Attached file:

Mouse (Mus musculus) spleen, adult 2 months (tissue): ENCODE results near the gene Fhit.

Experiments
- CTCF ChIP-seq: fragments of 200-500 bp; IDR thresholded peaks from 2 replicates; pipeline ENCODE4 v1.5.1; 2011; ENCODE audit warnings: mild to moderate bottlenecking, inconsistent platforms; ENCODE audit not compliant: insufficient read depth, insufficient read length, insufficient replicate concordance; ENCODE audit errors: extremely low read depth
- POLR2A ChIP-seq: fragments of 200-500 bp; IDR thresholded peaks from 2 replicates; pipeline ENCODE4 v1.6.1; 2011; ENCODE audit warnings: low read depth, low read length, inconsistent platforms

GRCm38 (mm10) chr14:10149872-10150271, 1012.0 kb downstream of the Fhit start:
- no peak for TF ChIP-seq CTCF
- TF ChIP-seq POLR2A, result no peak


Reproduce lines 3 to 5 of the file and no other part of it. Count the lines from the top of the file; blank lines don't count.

- CTCF ChIP-seq: fragments of 200-500 bp; IDR thresholded peaks from 2 replicates; pipeline ENCODE4 v1.5.1; 2011; ENCODE audit warnings: mild to moderate bottlenecking, inconsistent platforms; ENCODE audit not compliant: insufficient read depth, insufficient read length, insufficient replicate concordance; ENCODE audit errors: extremely low read depth
- POLR2A ChIP-seq: fragments of 200-500 bp; IDR thresholded peaks from 2 replicates; pipeline ENCODE4 v1.6.1; 2011; ENCODE audit warnings: low read depth, low read length, inconsistent platforms

GRCm38 (mm10) chr14:10149872-10150271, 1012.0 kb downstream of the Fhit start: